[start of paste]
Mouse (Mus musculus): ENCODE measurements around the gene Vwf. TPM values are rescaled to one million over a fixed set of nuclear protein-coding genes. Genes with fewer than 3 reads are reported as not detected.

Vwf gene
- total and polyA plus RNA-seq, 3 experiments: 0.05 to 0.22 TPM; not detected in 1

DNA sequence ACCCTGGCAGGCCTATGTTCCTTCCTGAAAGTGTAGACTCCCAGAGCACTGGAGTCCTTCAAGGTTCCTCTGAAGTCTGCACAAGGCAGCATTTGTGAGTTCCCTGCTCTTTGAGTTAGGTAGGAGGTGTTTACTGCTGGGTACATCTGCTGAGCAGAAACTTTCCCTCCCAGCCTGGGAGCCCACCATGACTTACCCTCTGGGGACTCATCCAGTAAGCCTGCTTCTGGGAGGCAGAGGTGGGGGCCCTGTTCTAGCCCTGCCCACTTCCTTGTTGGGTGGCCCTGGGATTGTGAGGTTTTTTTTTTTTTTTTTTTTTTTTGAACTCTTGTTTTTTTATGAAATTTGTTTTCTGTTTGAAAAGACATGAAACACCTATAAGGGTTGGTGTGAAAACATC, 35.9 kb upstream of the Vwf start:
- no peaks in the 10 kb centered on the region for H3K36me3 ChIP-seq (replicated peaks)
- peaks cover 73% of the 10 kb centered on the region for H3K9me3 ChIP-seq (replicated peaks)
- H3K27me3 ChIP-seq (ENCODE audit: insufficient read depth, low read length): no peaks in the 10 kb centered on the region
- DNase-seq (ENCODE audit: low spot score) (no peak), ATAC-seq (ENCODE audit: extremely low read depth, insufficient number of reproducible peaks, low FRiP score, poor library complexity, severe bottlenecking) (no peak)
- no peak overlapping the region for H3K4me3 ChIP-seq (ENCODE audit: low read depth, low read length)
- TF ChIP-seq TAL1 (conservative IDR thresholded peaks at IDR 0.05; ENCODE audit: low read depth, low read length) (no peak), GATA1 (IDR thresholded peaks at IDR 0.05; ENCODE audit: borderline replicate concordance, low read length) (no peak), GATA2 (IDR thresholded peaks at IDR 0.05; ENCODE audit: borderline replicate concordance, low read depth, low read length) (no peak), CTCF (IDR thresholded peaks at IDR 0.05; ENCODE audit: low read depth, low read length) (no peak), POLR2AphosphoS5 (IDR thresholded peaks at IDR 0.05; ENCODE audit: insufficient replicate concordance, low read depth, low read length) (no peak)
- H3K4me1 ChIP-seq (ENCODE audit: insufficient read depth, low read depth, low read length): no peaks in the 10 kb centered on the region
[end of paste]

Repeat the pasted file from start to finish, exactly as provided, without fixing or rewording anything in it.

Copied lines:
Mouse (Mus musculus): ENCODE measurements around the gene Vwf. TPM values are rescaled to one million over a fixed set of nuclear protein-coding genes. Genes with fewer than 3 reads are reported as not detected.

Vwf gene
- total and polyA plus RNA-seq, 3 experiments: 0.05 to 0.22 TPM; not detected in 1

DNA sequence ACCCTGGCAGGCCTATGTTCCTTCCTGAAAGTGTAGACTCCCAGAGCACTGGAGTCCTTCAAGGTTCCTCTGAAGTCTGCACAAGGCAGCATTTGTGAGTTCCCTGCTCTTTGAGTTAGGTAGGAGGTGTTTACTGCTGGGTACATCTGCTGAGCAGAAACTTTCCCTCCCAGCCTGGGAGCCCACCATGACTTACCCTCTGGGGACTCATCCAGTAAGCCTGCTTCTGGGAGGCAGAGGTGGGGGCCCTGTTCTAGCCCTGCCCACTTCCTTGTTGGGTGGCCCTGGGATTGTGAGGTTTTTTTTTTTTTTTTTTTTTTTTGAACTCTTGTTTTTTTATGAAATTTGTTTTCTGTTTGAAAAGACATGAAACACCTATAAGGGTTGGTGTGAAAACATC, 35.9 kb upstream of the Vwf start:
- no peaks in the 10 kb centered on the region for H3K36me3 ChIP-seq (replicated peaks)
- peaks cover 73% of the 10 kb centered on the region for H3K9me3 ChIP-seq (replicated peaks)
- H3K27me3 ChIP-seq (ENCODE audit: insufficient read depth, low read length): no peaks in the 10 kb centered on the region
- DNase-seq (ENCODE audit: low spot score) (no peak), ATAC-seq (ENCODE audit: extremely low read depth, insufficient number of reproducible peaks, low FRiP score, poor library complexity, severe bottlenecking) (no peak)
- no peak overlapping the region for H3K4me3 ChIP-seq (ENCODE audit: low read depth, low read length)
- TF ChIP-seq TAL1 (conservative IDR thresholded peaks at IDR 0.05; ENCODE audit: low read depth, low read length) (no peak), GATA1 (IDR thresholded peaks at IDR 0.05; ENCODE audit: borderline replicate concordance, low read length) (no peak), GATA2 (IDR thresholded peaks at IDR 0.05; ENCODE audit: borderline replicate concordance, low read depth, low read length) (no peak), CTCF (IDR thresholded peaks at IDR 0.05; ENCODE audit: low read depth, low read length) (no peak), POLR2AphosphoS5 (IDR thresholded peaks at IDR 0.05; ENCODE audit: insufficient replicate concordance, low read depth, low read length) (no peak)
- H3K4me1 ChIP-seq (ENCODE audit: insufficient read depth, low read depth, low read length): no peaks in the 10 kb centered on the region